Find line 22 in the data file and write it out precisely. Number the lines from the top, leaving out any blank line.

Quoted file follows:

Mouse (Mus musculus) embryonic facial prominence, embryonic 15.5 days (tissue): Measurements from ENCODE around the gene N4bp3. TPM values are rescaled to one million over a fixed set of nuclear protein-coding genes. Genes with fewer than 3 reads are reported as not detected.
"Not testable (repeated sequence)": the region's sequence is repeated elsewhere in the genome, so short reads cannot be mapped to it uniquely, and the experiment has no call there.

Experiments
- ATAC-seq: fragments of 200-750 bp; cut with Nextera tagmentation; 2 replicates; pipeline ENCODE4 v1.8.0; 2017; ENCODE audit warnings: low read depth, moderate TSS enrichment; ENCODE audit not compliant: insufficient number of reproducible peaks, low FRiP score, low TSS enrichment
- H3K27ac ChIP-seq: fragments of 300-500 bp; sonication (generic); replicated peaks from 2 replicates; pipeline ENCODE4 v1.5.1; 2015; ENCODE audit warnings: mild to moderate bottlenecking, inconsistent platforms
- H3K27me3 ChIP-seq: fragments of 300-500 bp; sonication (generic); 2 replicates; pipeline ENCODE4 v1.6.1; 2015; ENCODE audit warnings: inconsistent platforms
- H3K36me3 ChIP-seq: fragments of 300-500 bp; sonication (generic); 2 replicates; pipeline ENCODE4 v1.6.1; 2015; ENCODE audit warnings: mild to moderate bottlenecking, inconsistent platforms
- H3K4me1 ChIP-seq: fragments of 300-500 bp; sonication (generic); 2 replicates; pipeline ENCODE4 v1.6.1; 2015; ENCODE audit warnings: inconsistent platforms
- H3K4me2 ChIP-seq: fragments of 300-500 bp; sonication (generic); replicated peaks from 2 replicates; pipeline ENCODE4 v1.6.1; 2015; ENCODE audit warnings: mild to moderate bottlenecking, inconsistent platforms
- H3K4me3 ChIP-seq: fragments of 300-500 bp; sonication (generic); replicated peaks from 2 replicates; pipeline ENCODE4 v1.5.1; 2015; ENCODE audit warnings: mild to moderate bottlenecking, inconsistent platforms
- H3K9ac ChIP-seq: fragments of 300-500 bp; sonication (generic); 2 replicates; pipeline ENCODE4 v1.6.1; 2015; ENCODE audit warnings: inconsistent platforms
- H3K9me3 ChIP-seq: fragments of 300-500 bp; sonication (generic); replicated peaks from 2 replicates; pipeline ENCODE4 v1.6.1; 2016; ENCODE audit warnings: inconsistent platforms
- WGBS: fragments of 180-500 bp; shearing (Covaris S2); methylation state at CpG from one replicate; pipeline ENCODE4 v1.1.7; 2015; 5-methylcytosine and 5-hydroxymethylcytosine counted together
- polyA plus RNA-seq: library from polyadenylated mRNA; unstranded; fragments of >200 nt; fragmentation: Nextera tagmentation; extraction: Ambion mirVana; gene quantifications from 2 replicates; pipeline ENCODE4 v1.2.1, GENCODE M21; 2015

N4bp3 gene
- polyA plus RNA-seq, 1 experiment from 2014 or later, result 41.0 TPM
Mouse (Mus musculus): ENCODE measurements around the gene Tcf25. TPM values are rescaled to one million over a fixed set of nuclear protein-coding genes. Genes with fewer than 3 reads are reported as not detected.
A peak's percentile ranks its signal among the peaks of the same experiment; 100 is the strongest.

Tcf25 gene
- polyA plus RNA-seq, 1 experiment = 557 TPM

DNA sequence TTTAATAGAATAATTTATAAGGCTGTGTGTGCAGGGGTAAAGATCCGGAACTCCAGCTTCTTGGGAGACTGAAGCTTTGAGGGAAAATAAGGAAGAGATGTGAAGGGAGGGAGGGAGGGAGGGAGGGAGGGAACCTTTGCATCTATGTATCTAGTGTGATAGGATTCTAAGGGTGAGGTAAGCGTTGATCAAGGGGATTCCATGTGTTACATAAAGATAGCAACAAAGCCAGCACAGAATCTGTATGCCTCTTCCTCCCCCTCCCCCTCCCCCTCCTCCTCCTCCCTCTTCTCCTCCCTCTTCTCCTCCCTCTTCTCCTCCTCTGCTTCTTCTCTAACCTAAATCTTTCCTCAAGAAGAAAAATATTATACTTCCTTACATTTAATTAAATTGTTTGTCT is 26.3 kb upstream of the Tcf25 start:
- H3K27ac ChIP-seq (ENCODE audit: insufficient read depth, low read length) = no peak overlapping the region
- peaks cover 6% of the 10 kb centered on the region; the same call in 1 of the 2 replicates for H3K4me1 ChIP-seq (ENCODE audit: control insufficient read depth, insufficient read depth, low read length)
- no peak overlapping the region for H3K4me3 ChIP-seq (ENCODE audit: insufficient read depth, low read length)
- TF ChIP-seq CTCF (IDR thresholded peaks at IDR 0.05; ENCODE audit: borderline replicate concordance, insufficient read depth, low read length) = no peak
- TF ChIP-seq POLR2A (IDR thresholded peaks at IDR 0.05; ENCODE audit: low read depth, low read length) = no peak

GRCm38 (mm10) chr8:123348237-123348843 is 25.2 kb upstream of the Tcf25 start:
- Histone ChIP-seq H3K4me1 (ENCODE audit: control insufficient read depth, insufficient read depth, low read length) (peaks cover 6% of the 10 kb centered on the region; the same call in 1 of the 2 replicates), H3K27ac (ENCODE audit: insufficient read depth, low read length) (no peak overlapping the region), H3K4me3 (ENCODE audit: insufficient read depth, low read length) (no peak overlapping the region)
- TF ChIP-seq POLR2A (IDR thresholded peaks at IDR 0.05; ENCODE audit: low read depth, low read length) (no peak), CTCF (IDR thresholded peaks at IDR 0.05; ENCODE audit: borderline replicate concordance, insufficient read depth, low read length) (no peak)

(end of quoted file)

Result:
- H3K27ac ChIP-seq (ENCODE audit: insufficient read depth, low read length) = no peak overlapping the region